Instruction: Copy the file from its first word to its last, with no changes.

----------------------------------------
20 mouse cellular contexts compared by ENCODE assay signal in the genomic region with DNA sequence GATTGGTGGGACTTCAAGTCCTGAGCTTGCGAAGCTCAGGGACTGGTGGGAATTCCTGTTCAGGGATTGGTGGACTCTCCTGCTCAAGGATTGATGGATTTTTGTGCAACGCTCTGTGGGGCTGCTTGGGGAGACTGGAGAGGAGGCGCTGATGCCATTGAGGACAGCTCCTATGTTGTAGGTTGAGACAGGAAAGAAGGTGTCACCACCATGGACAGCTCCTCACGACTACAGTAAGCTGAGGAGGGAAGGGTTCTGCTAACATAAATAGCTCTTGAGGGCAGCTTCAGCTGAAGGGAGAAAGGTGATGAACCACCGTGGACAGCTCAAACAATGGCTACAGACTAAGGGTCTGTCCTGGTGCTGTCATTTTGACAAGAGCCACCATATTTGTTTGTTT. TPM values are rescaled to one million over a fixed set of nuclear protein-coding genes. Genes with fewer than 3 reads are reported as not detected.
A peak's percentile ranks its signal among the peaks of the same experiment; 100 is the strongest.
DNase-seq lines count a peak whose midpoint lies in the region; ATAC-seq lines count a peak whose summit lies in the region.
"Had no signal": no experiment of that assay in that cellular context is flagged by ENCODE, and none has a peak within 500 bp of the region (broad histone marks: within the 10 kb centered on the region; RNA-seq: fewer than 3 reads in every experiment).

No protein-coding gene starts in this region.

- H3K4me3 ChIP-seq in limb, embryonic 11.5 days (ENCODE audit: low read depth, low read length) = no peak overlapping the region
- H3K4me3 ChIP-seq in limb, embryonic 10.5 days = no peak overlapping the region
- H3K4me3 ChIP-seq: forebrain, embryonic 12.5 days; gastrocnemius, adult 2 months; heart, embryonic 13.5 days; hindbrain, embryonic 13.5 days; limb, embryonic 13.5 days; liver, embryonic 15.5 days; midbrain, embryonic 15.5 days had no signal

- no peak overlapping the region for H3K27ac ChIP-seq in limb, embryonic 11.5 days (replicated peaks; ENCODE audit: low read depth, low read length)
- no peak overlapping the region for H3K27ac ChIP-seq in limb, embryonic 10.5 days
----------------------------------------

20 mouse cellular contexts compared by ENCODE assay signal in the genomic region with DNA sequence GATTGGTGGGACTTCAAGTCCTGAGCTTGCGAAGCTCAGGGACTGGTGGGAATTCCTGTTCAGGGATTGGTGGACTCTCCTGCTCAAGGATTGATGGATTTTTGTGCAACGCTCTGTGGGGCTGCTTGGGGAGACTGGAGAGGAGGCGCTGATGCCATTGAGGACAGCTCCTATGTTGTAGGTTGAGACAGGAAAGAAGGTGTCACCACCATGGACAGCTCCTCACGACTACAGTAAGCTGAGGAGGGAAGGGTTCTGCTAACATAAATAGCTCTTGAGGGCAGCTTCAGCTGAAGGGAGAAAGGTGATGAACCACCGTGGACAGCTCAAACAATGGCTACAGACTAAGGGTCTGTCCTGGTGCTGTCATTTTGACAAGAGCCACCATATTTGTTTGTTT. TPM values are rescaled to one million over a fixed set of nuclear protein-coding genes. Genes with fewer than 3 reads are reported as not detected.
A peak's percentile ranks its signal among the peaks of the same experiment; 100 is the strongest.
DNase-seq lines count a peak whose midpoint lies in the region; ATAC-seq lines count a peak whose summit lies in the region.
"Had no signal": no experiment of that assay in that cellular context is flagged by ENCODE, and none has a peak within 500 bp of the region (broad histone marks: within the 10 kb centered on the region; RNA-seq: fewer than 3 reads in every experiment).

No protein-coding gene starts in this region.

- H3K4me3 ChIP-seq in limb, embryonic 11.5 days (ENCODE audit: low read depth, low read length) = no peak overlapping the region
- H3K4me3 ChIP-seq in limb, embryonic 10.5 days = no peak overlapping the region
- H3K4me3 ChIP-seq: forebrain, embryonic 12.5 days; gastrocnemius, adult 2 months; heart, embryonic 13.5 days; hindbrain, embryonic 13.5 days; limb, embryonic 13.5 days; liver, embryonic 15.5 days; midbrain, embryonic 15.5 days had no signal

- no peak overlapping the region for H3K27ac ChIP-seq in limb, embryonic 11.5 days (replicated peaks; ENCODE audit: low read depth, low read length)
- no peak overlapping the region for H3K27ac ChIP-seq in limb, embryonic 10.5 days